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Jump up ^ Blest-Hopley G, Giampietro V, Bhattacharyya S (May 2018). "Residual effects of cannabis use in adolescent and adult brains - A meta-analysis of fMRI studies". Neuroscience and Biobehavioral Reviews. 88: 26–41. doi:10.1016/j.neubiorev.2018.03.008. PMID 29535069. This may reflect the multitude of cognitive tasks employed by the various studies included in these meta-analyses, all of which involved performing a task thereby requiring the participant to reorient their attention and attempt to solve the problem at hand and suggest that greater engagement of this region indicates less efficient cognitive performance in cannabis users in general, irrespective of their age.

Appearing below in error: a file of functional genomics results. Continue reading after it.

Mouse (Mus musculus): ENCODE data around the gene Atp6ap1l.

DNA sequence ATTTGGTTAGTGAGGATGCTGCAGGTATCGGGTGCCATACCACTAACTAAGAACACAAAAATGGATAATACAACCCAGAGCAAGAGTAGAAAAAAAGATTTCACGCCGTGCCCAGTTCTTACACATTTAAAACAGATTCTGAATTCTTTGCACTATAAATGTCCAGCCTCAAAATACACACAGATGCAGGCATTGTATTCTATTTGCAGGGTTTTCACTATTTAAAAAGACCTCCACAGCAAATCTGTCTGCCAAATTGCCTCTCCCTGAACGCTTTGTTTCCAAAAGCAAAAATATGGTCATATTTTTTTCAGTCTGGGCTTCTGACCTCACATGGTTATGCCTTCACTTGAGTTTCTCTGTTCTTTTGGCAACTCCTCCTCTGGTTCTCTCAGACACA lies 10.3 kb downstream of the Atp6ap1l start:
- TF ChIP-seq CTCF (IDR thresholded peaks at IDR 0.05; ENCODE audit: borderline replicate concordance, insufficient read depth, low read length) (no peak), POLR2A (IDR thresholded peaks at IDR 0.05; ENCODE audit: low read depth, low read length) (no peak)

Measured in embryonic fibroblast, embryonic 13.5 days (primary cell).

Reference citations in some PDQ cancer information summaries may include links to external websites that are operated by individuals or organizations for the purpose of marketing or advocating the use of specific treatments or products. These reference citations are included for informational purposes only. Their inclusion should not be viewed as an endorsement of the content of the websites, or of any treatment or product, by the PDQ Integrative, Alternative, and Complementary Therapies Editorial Board or the National Cancer Institute.